IARC Handbooks of Cancer Prevention: Benefits of mammography screening outweigh adverse effects for women aged 50–69 years

24 November 2015

Lyon, France, 3 June 2015 – A group of 29 independent international experts from 16 countries, convened by the International Agency for Research on Cancer (IARC), has assessed the cancer-preventive and adverse effects of various methods of screening for breast cancer.

A summary of the results, published today in the New England Journal of Medicine, provides an important update of the landmark 2002 IARC Handbook on Breast Cancer Screening in light of recent improvements in treatment outcomes for late-stage breast cancer and new data on screening practices and their outcomes. The Working Group also considered emerging technologies, clinical breast examination, and breast self-examination.

Breast cancer screening and mammography

After reviewing all published peer-reviewed scientific literature, the experts concluded that there is sufficient evidence that mammography screening is effective in reducing breast cancer mortality for women aged 50–69 years, and that the benefit of reduced mortality extends to women screened at age 70–74 years.

An evaluation of data from about 20 cohort and 20 case–control studies conducted in high-income countries (in Australia, Europe, and North America) showed that women 50–69 years of age who attended mammography screening had a reduction in breast cancer mortality of around 40%. Several studies showed that mammography screening of women aged 70–74 years also results in an important reduction in their breast cancer mortality.

Evidence for the effectiveness of screening women in the younger age group of 40–49 years was considered limited.

Adverse effects of mammography

The most important harms of early detection of breast cancer by mammography screening are false-positive results, overdiagnosis, and radiation-induced breast cancer.

Regarding adverse effects, the Working Group came to the following conclusions:

There is sufficient evidence that mammography screening detects breast cancers that would never have been diagnosed or caused harm if the women had not been screened.

There is sufficient evidence that having a false-positive mammogram has short-term negative psychological consequences.

There is sufficient evidence of an increased risk of radiation-induced breast cancer from mammography screening in women aged 50 years or older; however, this risk is substantially outweighed by the reduction in breast cancer mortality.

“Careful consideration of both the benefits and harms of mammography screening shows a net benefit from inviting women 50–69 years old”, says Dr Lauby-Secretan, an IARC scientist and the Responsible Officer for the Handbooks Series. “The significant reduction in breast cancer mortality observed in this age group outweighs the effects of overdiagnosis and other adverse effects.”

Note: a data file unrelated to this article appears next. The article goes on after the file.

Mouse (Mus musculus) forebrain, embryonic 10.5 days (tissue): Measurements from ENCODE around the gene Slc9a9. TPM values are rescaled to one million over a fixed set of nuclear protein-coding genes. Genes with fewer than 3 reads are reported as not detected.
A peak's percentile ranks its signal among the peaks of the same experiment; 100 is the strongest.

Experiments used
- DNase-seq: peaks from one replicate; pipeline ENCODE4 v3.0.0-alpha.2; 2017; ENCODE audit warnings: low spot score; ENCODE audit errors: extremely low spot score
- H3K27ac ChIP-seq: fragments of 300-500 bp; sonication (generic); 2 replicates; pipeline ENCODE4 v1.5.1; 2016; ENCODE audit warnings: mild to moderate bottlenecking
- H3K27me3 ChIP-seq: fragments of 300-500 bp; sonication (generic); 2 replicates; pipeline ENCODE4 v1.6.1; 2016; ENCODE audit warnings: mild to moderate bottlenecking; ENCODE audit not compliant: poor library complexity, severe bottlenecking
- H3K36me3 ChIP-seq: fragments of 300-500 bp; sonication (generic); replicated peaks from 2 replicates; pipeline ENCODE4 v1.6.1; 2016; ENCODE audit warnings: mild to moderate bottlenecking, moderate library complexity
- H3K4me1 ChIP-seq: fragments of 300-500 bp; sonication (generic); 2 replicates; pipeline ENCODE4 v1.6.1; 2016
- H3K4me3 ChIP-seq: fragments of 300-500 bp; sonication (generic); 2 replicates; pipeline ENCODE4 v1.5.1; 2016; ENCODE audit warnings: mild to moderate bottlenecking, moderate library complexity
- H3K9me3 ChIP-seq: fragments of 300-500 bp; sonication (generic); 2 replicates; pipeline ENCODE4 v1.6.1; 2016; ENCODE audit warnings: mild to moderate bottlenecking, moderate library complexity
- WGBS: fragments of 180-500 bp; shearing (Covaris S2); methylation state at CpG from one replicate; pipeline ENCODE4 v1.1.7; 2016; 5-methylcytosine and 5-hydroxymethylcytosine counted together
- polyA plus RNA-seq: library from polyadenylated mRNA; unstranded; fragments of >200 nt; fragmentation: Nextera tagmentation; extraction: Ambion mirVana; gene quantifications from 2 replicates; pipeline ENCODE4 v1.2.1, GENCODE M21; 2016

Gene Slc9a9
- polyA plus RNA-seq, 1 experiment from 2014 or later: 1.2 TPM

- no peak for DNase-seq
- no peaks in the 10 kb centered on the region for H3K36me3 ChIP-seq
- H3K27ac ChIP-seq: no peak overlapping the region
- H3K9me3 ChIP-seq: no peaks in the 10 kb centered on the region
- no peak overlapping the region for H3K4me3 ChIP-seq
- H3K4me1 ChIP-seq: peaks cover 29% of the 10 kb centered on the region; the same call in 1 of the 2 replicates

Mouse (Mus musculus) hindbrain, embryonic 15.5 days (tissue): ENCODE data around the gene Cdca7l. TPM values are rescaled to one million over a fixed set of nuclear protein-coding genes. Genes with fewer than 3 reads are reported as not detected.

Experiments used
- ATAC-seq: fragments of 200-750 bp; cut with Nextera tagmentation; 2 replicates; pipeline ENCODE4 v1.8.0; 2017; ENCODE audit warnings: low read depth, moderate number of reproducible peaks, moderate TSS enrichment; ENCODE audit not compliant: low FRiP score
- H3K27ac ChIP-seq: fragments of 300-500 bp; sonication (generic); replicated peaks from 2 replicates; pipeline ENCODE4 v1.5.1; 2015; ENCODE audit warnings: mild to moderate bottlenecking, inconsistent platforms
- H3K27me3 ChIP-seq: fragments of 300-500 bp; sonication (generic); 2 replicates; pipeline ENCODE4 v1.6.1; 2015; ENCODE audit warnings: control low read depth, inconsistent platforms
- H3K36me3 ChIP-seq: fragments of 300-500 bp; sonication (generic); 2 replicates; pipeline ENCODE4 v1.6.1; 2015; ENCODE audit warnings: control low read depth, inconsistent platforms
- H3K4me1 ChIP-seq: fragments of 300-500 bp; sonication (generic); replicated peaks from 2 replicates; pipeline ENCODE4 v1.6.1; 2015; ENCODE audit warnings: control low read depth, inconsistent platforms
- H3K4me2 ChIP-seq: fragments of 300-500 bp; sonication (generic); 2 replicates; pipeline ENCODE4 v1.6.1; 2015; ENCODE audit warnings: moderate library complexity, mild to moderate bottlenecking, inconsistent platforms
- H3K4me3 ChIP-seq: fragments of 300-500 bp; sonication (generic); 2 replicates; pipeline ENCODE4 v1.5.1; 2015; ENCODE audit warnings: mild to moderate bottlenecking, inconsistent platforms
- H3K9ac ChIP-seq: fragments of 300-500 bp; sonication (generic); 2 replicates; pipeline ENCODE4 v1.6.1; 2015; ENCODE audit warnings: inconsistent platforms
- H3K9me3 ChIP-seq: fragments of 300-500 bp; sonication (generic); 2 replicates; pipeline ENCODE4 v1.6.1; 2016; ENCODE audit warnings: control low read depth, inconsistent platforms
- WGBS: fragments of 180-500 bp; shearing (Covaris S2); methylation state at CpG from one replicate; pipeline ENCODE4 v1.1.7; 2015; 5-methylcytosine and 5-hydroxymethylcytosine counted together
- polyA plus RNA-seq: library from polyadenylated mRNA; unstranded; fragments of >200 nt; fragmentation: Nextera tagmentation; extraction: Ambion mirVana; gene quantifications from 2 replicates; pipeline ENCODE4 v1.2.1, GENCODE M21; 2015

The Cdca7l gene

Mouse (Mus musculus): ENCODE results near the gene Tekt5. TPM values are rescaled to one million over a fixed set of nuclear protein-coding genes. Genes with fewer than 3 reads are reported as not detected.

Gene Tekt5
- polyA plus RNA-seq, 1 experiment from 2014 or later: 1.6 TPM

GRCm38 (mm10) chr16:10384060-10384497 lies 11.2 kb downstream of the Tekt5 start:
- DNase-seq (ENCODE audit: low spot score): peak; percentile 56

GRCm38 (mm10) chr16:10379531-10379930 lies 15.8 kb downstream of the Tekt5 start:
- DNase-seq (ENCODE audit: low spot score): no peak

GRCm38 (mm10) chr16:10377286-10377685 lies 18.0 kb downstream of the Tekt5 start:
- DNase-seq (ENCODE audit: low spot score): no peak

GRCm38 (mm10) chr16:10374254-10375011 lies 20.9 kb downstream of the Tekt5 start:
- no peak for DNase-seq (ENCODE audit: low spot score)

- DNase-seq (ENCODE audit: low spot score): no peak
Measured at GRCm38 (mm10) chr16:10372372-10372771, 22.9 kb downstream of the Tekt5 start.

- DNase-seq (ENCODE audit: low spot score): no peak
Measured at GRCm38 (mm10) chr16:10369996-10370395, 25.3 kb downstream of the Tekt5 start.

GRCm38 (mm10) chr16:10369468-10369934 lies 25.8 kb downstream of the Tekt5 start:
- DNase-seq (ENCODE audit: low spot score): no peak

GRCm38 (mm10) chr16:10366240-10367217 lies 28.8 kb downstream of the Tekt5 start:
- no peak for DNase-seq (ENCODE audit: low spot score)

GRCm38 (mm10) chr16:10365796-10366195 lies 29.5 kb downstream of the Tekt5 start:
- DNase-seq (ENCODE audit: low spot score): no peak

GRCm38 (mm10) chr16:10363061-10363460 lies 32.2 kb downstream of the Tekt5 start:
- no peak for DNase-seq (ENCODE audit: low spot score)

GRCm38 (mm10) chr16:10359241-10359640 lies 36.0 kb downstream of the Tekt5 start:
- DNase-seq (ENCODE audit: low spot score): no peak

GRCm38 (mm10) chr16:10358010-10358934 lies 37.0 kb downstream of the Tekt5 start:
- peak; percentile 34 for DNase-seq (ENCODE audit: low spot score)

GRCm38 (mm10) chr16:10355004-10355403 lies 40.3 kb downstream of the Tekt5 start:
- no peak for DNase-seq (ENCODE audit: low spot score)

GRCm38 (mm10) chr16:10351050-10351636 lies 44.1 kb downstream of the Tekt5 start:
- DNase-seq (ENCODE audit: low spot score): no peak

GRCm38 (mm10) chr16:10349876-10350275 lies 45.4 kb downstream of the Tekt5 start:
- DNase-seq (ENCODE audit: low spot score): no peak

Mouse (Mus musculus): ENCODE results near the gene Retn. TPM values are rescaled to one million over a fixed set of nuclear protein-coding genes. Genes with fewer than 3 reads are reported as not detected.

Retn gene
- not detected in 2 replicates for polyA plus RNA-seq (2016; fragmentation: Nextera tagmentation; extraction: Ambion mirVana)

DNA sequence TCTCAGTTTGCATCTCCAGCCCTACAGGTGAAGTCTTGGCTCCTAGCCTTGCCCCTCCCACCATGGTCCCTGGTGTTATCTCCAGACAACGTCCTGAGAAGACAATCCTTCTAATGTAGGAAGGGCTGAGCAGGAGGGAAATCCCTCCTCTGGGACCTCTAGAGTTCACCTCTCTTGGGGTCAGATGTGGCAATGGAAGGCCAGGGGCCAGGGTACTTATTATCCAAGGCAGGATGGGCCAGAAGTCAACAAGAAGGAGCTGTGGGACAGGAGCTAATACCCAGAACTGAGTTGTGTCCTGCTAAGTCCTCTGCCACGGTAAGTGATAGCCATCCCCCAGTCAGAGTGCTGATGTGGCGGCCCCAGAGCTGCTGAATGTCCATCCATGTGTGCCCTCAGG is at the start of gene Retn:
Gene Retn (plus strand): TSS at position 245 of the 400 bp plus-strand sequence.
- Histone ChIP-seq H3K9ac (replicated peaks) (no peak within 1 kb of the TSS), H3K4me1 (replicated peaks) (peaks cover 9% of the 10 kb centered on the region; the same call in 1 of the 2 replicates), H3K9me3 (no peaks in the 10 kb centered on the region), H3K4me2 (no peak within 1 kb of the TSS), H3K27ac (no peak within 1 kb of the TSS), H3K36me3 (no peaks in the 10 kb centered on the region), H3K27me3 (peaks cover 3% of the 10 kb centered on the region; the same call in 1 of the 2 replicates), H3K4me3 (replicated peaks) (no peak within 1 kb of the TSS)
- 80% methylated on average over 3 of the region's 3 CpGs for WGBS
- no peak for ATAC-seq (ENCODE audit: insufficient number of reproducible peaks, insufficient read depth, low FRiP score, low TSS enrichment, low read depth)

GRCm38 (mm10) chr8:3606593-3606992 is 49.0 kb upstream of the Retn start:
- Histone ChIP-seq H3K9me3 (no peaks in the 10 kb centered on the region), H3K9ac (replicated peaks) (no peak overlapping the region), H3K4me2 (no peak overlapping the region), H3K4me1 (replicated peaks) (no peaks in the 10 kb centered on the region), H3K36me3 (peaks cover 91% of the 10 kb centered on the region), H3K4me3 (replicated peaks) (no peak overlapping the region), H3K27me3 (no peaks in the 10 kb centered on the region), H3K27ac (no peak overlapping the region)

Breast cancer screening by physical examination

Breast cancer screening by physical examination (clinical breast examination or breast self-examination) is relatively simple and inexpensive. Evaluation of the current literature showed that there is sufficient evidence that clinical breast examination is associated with the detection of smaller and earlier-stage tumours. However, no data were yet available for an evaluation of the effect of this screening technique on breast cancer mortality.

For breast self-examination, most studies did not show a reduction in breast cancer mortality.

Numerous studies have investigated the beneficial effects of screening modalities other than mammography. However, none of the emerging technologies, either in addition to or as a replacement for mammography, had sufficient evidence of a reduction in breast cancer mortality.

Global burden

Breast cancer is the most common cause of death from cancer in women worldwide,[1],[2] the second leading cause of death from cancer in women in high-income countries, and the leading cause of death from cancer in low- and middle-income countries, where a high proportion of women present with advanced disease, which has a poor prognosis.[3]

Established risk factors for breast cancer include age, a family or personal history of breast cancer or pre-cancerous lesions, genetic predisposition, reproductive factors, hormonal treatment, alcohol consumption, obesity (for postmenopausal breast cancer only), and exposure to ionizing radiation.[4]

“Providing early access to effective diagnosis and treatment in developed and developing countries is critical to reduce breast cancer mortality globally”, says Dr Christopher Wild, Director of IARC. “The IARC Handbook on breast cancer screening provides the most up-to-date and extensive evaluation of the scientific evidence. This provides a foundation on the basis of which governments and stakeholders can implement the best intervention strategies in order to save more lives.”

Albina Goossens

1] Ferlay J, Soerjomataram I, Ervik M, Dikshit R, Eser S, Matherset C, et al. (2013). GLOBOCAN 2012 v1.0, Estimated cancer incidence, mortality, and prevalence worldwide in 2012: IARC CancerBase No.11 [Internet]. Lyon, France: IARC. Available from: http://globocan.iarc.fr/default.aspx.
[2] IARC (2014). Cancer incidence in five continents, Vol. I–X (electronic version). Lyon, France: IARC. Available from http://ci5.iarc.fr/cI5I-x/default.aspx.
[3] Sankaranarayanan R, Swaminathan R, Brenner H, Chen K, Chia KS, Chen JG, et al. (2010). Cancer survival in Africa, Asia, and Central America: a population-based study. Lancet Oncol.11:165–73.
[4] http://handbooks.iarc.fr/; http://monographs.iarc.fr/